£ million     on 2003     currency)  
Turnover
    293.2     no change     +1%  
Operating profit
    25.1       –14%       –14%  
Adjusted operating profit 2
    25.1       –14%       –14%  
 
                 
1.  
A reconciliation of results for 2003 at 2003 and at 2004 rates of exchange is shown on page 34.
2.  
A reconciliation of adjusted operating profit with operating profit is shown on page 35.
3.  
All comments below are on a constant currency basis.

The comparison of turnover and adjusted operating profit between 2003 and 2004 is distorted by a non-recurrent item during 2003. In 2003 a gain of some £4.1 million arising principally from the termination of operations for the Marks & Spencer General Merchandise business was credited to adjusted operating profit. The termination of this business also eliminated some £26 million of turnover in 2004 compared with 2003. After adjusting for this item, underlying turnover grew principally as a result of increased food business for Marks & Spencer, as well as new contracts and the expansion of activity with Ocado and Carlsberg UK. On the same basis, adjusted operating profit in 2004 was at a similar level to 2003. A slowdown in the previous trend towards outsourcing logistics operations was a factor in pricing pressures in UK distribution and so were dislocations arising from recent consolidation in the industry.

      During 2004 Gist became the logistics partner for Intergreen, the Dutch flower producer, transporting horticultural products between the Netherlands and the UK. This, and new business with regional produce suppliers, led to a doubling of activity at Gist’s Lincolnshire depot.
      Primary food distribution operations were also expanded in 2004 when Gist took on the transport operations of John Rannoch foods, one of the leading suppliers of poultry products to Marks & Spencer. Gist manages the complex supply chain for all of Marks & Spencer’s chilled and ambient foods. During 2004, a major investment was made to expand a chilled food facility in Kent to meet the demands of the growing network of M&S Simply Food stores.


42 The BOC Group plc Annual report and accounts 2004

 


 

OPERATING REVIEW (COMPARING 2003 WITH 2002)

      

Group

Turnover including the Group share of joint ventures and associates was £4,323.2 million in 2003, up eight per cent compared with £4,017.9 million in 2002. Operating profit was £438.6 million, up three per cent compared with £425.6 million in 2002. After charging operating and non-operating exceptional items totalling £67.0 million and net interest and other financing items of £86.7 million, profit before tax was £351.9 million, up five per cent compared with £335.3 million in 2002. Earnings per share were 44.5p, up seven per cent compared with 41.4p in 2002. Excluding the exceptional items, adjusted operating profit for the year was £505.6 million, adjusted profit before tax was £418.9 million and adjusted earnings per share were 52.9p.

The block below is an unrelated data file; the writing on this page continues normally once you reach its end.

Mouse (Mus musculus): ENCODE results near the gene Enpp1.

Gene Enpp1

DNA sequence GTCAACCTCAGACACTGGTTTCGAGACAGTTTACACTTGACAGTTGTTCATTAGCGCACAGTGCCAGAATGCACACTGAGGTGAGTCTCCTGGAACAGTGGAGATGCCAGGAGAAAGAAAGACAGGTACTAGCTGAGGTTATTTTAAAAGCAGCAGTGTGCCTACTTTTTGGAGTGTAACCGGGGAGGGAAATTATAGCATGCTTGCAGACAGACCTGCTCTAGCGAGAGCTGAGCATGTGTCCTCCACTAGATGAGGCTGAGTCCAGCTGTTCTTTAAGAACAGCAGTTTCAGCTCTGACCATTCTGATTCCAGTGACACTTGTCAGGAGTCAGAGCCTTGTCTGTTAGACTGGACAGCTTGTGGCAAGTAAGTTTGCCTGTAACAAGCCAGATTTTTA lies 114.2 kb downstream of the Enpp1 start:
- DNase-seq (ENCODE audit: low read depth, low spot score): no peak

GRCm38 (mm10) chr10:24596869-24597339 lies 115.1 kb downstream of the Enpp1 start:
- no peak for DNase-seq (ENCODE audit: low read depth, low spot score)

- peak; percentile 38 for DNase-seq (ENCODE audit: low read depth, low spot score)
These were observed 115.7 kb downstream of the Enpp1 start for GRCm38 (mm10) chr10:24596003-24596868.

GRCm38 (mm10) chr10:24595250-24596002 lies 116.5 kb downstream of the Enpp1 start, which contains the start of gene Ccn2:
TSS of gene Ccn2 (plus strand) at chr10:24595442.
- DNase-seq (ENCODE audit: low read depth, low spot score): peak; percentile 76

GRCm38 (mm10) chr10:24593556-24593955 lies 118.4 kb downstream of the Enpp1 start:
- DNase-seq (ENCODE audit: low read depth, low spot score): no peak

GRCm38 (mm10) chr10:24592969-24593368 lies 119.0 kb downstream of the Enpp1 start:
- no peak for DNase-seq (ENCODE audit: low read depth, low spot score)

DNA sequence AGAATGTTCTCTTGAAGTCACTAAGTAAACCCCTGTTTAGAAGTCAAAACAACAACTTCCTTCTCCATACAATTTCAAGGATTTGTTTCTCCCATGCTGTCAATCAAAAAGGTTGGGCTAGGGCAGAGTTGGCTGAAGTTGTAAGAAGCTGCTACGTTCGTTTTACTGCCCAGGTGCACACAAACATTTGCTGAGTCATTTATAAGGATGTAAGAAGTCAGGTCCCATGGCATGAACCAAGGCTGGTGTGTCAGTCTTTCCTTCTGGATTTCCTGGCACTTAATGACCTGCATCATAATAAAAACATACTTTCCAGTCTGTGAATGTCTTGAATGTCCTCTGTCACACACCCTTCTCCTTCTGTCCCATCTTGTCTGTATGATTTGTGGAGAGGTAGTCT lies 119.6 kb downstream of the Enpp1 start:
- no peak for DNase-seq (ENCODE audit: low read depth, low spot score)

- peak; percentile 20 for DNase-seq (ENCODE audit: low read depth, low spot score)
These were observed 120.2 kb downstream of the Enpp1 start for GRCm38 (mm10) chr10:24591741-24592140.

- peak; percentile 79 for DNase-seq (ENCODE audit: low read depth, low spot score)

Comparisons with 2002 were affected by exchange rate movements. For the currencies that principally affect the Group’s results, movements in the Australian dollar and the South African rand were favourable and movements in the US dollar and Japanese yen were adverse. If the results of 2002 had been translated at the rates applied to 2003, turnover would have been reduced by £39.0 million. There would have been an increase in operating profit of £0.8 million and adjusted operating profit would have been unchanged. Adjusted profit before tax would have been £5.3 million higher and adjusted earnings per share would have been 0.3p higher.
      The table set out below summarises results reported both under UK GAAP and as adjusted. Results for 2002 are shown both as reported in that year and on a constant currency basis.
                         
   
                    2002 (at 2003  
    2003     2002     exchange rates) 1  
Turnover including share of joint ventures and associates (£ million)
    4,323.2       4,017.9       3,978.9  
Operating profit (£ million)
    438.6       425.6       426.4  
Adjusted operating profit (£ million) 2
    505.6       500.1       500.1  
Profit before tax (£ million)
    351.9       335.3       342.8  
Adjusted profit before tax (£ million) 2
    418.9       430.0       435.3  
Earnings per share
    44.5 p     41.4 p     41.9 p
Adjusted earnings per share 2
    52.9 p     55.9 p     56.2 p
 
                 
1.  
A reconciliation of turnover, operating profit and adjusted operating profit for 2002 at 2002 and at 2003 rates of exchange is shown on page 34.
2.  
A reconciliation of adjusted results with UK GAAP results is shown on page 35 and in the profit and loss account on page 78.